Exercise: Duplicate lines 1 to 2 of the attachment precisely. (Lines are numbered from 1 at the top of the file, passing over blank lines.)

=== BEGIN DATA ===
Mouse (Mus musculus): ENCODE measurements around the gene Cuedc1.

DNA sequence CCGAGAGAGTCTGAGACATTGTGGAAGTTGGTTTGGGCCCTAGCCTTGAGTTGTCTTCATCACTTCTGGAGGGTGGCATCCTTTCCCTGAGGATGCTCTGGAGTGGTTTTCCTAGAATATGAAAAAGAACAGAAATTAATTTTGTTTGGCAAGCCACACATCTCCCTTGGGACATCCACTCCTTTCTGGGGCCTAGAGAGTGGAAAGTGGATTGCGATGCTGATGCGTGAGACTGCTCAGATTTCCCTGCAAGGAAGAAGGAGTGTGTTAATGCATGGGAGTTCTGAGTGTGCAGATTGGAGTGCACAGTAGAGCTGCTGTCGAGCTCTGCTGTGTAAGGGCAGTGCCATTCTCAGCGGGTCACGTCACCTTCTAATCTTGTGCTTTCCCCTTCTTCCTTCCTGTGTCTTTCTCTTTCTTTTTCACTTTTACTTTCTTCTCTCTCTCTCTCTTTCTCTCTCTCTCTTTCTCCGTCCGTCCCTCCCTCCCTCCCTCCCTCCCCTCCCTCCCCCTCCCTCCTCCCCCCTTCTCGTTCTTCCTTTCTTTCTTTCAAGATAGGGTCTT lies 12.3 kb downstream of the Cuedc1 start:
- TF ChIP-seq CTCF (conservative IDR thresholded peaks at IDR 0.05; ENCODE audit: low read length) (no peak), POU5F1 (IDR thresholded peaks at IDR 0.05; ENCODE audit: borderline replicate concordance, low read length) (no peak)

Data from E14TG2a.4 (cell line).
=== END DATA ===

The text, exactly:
Mouse (Mus musculus): ENCODE measurements around the gene Cuedc1.

DNA sequence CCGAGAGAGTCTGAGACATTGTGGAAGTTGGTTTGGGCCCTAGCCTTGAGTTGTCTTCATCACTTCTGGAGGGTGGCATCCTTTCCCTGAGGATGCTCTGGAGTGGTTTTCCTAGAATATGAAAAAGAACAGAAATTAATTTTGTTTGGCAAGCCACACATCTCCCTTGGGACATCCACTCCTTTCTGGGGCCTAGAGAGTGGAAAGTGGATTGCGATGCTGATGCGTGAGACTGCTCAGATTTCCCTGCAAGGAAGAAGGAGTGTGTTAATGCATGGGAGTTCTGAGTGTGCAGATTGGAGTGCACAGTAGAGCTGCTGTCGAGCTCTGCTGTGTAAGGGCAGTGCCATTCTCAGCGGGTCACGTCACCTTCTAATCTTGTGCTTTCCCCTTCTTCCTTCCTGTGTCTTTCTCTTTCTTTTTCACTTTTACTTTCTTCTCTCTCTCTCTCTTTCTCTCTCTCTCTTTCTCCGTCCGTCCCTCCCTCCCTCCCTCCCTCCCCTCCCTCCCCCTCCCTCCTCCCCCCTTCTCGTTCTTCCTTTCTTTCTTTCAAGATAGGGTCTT lies 12.3 kb downstream of the Cuedc1 start: